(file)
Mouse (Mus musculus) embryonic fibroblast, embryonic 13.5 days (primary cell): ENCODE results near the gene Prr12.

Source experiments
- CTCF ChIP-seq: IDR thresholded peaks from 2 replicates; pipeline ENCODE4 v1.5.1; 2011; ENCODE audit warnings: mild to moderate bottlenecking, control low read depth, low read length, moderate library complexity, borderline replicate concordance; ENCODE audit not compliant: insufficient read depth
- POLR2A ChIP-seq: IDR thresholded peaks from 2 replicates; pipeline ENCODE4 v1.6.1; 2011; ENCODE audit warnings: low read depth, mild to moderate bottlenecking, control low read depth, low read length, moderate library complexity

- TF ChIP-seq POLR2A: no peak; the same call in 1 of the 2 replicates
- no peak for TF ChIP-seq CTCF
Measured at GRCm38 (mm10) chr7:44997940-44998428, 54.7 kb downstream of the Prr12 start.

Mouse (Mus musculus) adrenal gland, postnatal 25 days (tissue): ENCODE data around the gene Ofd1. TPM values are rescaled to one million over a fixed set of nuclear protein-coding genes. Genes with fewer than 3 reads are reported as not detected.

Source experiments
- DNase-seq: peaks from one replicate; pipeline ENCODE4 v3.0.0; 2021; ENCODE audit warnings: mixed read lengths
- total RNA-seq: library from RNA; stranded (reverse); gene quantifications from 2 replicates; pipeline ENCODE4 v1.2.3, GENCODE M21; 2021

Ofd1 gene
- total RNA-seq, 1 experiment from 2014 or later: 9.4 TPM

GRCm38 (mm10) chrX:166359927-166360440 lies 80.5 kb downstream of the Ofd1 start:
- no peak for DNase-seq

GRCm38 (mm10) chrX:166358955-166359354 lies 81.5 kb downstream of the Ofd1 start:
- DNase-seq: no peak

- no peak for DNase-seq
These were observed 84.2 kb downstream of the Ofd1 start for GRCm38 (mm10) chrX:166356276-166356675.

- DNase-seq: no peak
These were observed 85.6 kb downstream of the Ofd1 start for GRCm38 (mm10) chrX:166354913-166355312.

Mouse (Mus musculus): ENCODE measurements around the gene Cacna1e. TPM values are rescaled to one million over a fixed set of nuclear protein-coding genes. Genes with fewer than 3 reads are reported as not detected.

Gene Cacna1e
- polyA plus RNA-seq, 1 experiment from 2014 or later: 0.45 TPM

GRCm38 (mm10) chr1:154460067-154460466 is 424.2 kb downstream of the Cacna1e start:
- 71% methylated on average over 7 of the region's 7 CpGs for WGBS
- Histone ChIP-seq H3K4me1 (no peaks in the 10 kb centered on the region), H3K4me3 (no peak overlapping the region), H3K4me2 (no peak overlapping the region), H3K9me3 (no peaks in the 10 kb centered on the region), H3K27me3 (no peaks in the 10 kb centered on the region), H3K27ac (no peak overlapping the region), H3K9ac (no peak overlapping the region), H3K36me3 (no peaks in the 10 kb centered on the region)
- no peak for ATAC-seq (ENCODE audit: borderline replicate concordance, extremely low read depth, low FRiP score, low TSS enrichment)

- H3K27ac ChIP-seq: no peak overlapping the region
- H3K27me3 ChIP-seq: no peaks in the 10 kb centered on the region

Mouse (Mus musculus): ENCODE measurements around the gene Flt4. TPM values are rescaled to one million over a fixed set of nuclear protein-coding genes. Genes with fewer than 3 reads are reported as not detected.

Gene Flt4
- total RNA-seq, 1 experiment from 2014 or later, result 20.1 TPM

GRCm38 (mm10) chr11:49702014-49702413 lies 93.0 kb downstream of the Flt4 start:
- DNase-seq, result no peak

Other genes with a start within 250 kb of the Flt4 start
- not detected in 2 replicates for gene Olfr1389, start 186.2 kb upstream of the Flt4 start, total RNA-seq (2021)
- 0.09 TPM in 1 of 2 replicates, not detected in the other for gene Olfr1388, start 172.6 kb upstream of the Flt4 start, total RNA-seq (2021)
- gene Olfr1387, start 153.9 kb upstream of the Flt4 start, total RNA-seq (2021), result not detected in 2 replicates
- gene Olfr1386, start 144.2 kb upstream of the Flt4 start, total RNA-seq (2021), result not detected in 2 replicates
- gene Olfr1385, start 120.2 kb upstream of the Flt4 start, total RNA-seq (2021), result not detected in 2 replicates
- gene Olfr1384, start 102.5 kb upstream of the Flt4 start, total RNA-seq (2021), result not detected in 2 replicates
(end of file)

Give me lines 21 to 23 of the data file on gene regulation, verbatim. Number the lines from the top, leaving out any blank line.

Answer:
These were observed 85.6 kb downstream of the Ofd1 start for GRCm38 (mm10) chrX:166354913-166355312.

Mouse (Mus musculus): ENCODE measurements around the gene Cacna1e. TPM values are rescaled to one million over a fixed set of nuclear protein-coding genes. Genes with fewer than 3 reads are reported as not detected.

Gene Cacna1e